Although Motley lives in a very large, fairly luxurious house in Kabul, she is subject to power outages and leaking plumbing. When the lack of utilities becomes too much, she decides to move into the luxury Serena Hotel; 15 minutes after her check-in, gunmen arrive and kill nine people. She sluffs it off as just another attack to her husband—she likes to drive after an attack because the streets are usually clear—but he learns how serious it was from U.S. news reports. Ironically, her husband is nonfatally shot through the jaw when he visits his family in Milwaukee. Motley decries Americans and their guns, but she isn’t sure she’ll remain in Afghanistan as cut-ins of President Obama announcing the pull-out of U.S. troops in 2015 (now delayed) means decreased security for her and increased factional fighting.
It’s hard to know what keeps Motley going in such capricious and dangerous circumstances, but one case she handles provides the best clue. A young, religious woman has been thrown in jail for running away from her husband. He took her to a party where he wanted her to drink and have sex with his friends. Motley points to the Koran to defend her and wins her release. The poor woman, practically a girl, is crying as she talks to Motley and says she would kill herself if she didn’t fear Allah. Motley may have been in it for the money, but it’s clear that she considers herself, as her banter with Khalil at the beginning of the film states, like a member of DC Comics’ Justice League.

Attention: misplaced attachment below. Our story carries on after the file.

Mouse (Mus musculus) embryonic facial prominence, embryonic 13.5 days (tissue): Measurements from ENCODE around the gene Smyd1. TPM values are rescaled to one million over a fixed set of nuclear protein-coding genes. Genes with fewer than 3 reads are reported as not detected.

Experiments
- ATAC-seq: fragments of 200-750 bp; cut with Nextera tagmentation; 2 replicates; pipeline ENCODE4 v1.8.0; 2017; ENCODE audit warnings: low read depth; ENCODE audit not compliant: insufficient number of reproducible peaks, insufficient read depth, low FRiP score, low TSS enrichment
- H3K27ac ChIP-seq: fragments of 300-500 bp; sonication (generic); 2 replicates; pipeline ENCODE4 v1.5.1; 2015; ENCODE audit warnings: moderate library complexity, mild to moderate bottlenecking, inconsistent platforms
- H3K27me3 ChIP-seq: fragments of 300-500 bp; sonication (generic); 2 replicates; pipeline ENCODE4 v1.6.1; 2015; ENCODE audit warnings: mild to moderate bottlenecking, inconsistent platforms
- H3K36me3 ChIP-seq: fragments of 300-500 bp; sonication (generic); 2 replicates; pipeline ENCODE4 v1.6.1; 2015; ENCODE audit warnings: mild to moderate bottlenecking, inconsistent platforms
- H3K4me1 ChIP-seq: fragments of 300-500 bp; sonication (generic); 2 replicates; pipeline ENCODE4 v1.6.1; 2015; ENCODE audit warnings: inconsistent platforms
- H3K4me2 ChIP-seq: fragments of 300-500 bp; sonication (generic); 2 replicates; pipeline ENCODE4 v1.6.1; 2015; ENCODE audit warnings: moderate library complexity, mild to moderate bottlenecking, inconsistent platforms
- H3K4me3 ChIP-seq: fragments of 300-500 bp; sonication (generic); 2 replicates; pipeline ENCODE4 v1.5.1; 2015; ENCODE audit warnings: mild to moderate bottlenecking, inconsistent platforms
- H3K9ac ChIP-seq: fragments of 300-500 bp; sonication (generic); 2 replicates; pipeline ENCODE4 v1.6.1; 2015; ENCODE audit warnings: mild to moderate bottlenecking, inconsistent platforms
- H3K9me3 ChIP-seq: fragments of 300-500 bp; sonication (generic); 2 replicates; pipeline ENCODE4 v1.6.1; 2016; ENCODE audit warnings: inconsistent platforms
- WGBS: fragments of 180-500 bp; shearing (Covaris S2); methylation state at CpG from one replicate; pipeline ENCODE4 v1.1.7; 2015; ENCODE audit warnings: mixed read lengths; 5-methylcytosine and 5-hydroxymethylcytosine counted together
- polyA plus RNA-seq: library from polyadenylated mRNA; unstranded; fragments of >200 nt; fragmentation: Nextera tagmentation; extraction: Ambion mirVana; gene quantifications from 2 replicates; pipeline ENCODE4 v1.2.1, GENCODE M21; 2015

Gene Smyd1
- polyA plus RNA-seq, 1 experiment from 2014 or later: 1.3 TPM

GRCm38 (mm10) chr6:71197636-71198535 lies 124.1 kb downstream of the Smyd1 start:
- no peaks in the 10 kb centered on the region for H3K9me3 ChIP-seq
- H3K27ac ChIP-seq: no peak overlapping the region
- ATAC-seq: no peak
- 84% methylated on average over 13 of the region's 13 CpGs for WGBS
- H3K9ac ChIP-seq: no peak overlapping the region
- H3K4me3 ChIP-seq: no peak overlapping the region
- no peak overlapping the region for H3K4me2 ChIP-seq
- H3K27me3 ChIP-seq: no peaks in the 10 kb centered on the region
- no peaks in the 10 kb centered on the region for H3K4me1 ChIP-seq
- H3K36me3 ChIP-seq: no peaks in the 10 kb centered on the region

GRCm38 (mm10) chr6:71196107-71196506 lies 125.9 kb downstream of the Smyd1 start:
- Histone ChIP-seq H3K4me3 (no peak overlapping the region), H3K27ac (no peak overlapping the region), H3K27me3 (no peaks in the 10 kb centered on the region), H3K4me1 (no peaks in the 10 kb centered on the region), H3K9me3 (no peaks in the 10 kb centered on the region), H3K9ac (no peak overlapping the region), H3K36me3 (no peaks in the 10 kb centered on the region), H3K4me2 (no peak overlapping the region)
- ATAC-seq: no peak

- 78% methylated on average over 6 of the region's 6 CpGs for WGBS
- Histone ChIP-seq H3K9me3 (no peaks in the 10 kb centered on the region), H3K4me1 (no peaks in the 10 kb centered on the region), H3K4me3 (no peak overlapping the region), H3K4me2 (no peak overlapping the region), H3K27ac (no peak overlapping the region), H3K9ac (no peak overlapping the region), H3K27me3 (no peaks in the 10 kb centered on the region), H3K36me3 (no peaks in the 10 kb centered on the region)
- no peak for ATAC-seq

I found Motley’s Law inspirational as well as informative about what life in Afghanistan is like beyond the dutifully reported attacks and counterattacks. While anarchy may seem to reign, people like Motley prove that the infrastructure of Afghan democracy, while shaky, still stands.
Motley’s Law screens Tuesday October 20 at 8:00 p.m. and Thursday, October 22 at 2:30 p.m. at the AMC River East 21, 322 E. Illinois St.
The Emperor in August: Beautifully shot, compelling, and updated telling of the final days before Japan’s unconditional surrender in World War II. (Japan)
Dégradé: Tensions both personal and political rouse a group of women trapped in a Gaza beauty salon by street warfare in a revealing look at life in a war zone. (Palestine/France)
Chronic: Compassionate, unflinching look at a home care nurse who treats dying and gravely ill patients as he begins to come to terms with his own terrible loss. (Mexico)
Clever: A divorced martial arts instructor pursues the reconstruction of his ego with a custom paint job on his car in this knowing comedy about human foibles. (Uruguay)
Adama: This ingeniously animated coming-of-age story takes a West African boy from his sheltered village to the very heart of darkness—the battlefield of Verdun during World War I—to bring his older brother home. (France)
How to Win Enemies: On the eve of his brother’s wedding, a lawyer is drawn into investigating a theft that hits close to home in this comedy set in the Jewish community of Buenos Aires. (Argentina)
Women He’s Undressed: Renowned director Gillian Armstrong offers an entertaining, partially dramatized documentary about Australian costume designer Orry-Kelly, who dressed some of the biggest stars in Hollywood. (Australia)